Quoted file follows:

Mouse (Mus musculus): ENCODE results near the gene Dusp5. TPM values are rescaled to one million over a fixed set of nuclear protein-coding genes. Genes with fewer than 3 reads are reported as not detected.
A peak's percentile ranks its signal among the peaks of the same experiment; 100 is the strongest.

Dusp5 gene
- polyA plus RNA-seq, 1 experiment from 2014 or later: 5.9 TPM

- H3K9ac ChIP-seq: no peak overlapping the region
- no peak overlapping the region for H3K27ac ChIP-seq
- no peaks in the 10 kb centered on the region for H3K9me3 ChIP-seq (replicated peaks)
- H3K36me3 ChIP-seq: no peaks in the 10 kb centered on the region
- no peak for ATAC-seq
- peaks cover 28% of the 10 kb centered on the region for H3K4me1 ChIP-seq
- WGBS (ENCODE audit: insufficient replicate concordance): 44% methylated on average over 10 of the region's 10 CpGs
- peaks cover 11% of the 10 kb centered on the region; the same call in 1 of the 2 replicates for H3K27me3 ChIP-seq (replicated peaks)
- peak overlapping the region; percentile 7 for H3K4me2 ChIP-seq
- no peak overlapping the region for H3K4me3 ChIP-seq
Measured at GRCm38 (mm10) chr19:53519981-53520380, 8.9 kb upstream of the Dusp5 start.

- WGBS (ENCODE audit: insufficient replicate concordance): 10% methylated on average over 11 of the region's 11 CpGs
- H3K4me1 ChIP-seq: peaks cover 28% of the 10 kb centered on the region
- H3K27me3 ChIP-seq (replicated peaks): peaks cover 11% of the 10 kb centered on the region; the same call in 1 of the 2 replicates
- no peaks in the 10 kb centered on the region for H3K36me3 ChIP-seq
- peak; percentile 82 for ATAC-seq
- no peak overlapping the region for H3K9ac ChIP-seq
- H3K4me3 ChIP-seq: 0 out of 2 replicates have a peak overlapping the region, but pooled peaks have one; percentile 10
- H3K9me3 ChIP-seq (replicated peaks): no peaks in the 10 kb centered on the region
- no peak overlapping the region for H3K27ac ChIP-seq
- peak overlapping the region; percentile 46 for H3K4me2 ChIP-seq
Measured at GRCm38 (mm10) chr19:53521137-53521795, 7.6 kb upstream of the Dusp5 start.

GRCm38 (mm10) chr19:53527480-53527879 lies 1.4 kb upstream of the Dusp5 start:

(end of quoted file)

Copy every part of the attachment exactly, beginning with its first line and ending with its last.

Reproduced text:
Mouse (Mus musculus): ENCODE results near the gene Dusp5. TPM values are rescaled to one million over a fixed set of nuclear protein-coding genes. Genes with fewer than 3 reads are reported as not detected.
A peak's percentile ranks its signal among the peaks of the same experiment; 100 is the strongest.

Dusp5 gene
- polyA plus RNA-seq, 1 experiment from 2014 or later: 5.9 TPM

- H3K9ac ChIP-seq: no peak overlapping the region
- no peak overlapping the region for H3K27ac ChIP-seq
- no peaks in the 10 kb centered on the region for H3K9me3 ChIP-seq (replicated peaks)
- H3K36me3 ChIP-seq: no peaks in the 10 kb centered on the region
- no peak for ATAC-seq
- peaks cover 28% of the 10 kb centered on the region for H3K4me1 ChIP-seq
- WGBS (ENCODE audit: insufficient replicate concordance): 44% methylated on average over 10 of the region's 10 CpGs
- peaks cover 11% of the 10 kb centered on the region; the same call in 1 of the 2 replicates for H3K27me3 ChIP-seq (replicated peaks)
- peak overlapping the region; percentile 7 for H3K4me2 ChIP-seq
- no peak overlapping the region for H3K4me3 ChIP-seq
Measured at GRCm38 (mm10) chr19:53519981-53520380, 8.9 kb upstream of the Dusp5 start.

- WGBS (ENCODE audit: insufficient replicate concordance): 10% methylated on average over 11 of the region's 11 CpGs
- H3K4me1 ChIP-seq: peaks cover 28% of the 10 kb centered on the region
- H3K27me3 ChIP-seq (replicated peaks): peaks cover 11% of the 10 kb centered on the region; the same call in 1 of the 2 replicates
- no peaks in the 10 kb centered on the region for H3K36me3 ChIP-seq
- peak; percentile 82 for ATAC-seq
- no peak overlapping the region for H3K9ac ChIP-seq
- H3K4me3 ChIP-seq: 0 out of 2 replicates have a peak overlapping the region, but pooled peaks have one; percentile 10
- H3K9me3 ChIP-seq (replicated peaks): no peaks in the 10 kb centered on the region
- no peak overlapping the region for H3K27ac ChIP-seq
- peak overlapping the region; percentile 46 for H3K4me2 ChIP-seq
Measured at GRCm38 (mm10) chr19:53521137-53521795, 7.6 kb upstream of the Dusp5 start.

GRCm38 (mm10) chr19:53527480-53527879 lies 1.4 kb upstream of the Dusp5 start: